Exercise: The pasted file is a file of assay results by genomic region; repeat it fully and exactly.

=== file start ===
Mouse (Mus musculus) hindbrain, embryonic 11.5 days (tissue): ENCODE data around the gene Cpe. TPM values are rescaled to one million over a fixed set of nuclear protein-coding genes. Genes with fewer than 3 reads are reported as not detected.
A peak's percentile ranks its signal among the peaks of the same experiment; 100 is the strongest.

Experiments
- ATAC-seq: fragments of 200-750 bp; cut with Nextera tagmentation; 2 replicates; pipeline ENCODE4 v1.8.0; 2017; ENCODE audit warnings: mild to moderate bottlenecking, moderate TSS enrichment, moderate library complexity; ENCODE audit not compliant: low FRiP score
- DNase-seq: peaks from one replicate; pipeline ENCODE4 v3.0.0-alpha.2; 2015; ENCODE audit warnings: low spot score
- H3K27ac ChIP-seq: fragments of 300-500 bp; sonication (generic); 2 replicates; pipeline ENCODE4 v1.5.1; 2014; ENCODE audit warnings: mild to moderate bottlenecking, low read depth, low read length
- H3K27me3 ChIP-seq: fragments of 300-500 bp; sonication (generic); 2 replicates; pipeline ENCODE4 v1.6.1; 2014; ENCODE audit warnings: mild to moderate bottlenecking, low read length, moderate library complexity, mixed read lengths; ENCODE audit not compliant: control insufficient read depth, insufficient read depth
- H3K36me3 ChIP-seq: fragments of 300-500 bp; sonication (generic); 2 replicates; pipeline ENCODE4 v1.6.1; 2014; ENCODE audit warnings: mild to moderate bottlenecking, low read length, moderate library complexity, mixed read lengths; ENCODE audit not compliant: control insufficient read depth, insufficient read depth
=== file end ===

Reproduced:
Mouse (Mus musculus) hindbrain, embryonic 11.5 days (tissue): ENCODE data around the gene Cpe. TPM values are rescaled to one million over a fixed set of nuclear protein-coding genes. Genes with fewer than 3 reads are reported as not detected.
A peak's percentile ranks its signal among the peaks of the same experiment; 100 is the strongest.

Experiments
- ATAC-seq: fragments of 200-750 bp; cut with Nextera tagmentation; 2 replicates; pipeline ENCODE4 v1.8.0; 2017; ENCODE audit warnings: mild to moderate bottlenecking, moderate TSS enrichment, moderate library complexity; ENCODE audit not compliant: low FRiP score
- DNase-seq: peaks from one replicate; pipeline ENCODE4 v3.0.0-alpha.2; 2015; ENCODE audit warnings: low spot score
- H3K27ac ChIP-seq: fragments of 300-500 bp; sonication (generic); 2 replicates; pipeline ENCODE4 v1.5.1; 2014; ENCODE audit warnings: mild to moderate bottlenecking, low read depth, low read length
- H3K27me3 ChIP-seq: fragments of 300-500 bp; sonication (generic); 2 replicates; pipeline ENCODE4 v1.6.1; 2014; ENCODE audit warnings: mild to moderate bottlenecking, low read length, moderate library complexity, mixed read lengths; ENCODE audit not compliant: control insufficient read depth, insufficient read depth
- H3K36me3 ChIP-seq: fragments of 300-500 bp; sonication (generic); 2 replicates; pipeline ENCODE4 v1.6.1; 2014; ENCODE audit warnings: mild to moderate bottlenecking, low read length, moderate library complexity, mixed read lengths; ENCODE audit not compliant: control insufficient read depth, insufficient read depth